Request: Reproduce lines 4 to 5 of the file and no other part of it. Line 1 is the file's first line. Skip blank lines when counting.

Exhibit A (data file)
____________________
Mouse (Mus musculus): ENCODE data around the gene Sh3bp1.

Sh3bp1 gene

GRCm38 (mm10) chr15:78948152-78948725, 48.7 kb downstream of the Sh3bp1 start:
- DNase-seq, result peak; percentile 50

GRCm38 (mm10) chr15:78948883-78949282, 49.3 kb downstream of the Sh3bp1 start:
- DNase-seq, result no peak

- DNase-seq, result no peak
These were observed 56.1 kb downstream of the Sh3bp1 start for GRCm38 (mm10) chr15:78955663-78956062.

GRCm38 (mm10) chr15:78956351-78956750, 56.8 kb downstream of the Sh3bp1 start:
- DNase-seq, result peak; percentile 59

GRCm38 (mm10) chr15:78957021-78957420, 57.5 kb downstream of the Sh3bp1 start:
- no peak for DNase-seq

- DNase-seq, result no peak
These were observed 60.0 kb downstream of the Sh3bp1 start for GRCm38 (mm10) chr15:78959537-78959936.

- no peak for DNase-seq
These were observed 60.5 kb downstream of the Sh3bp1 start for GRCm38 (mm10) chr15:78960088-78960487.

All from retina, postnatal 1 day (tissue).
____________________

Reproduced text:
- DNase-seq, result peak; percentile 50

GRCm38 (mm10) chr15:78948883-78949282, 49.3 kb downstream of the Sh3bp1 start: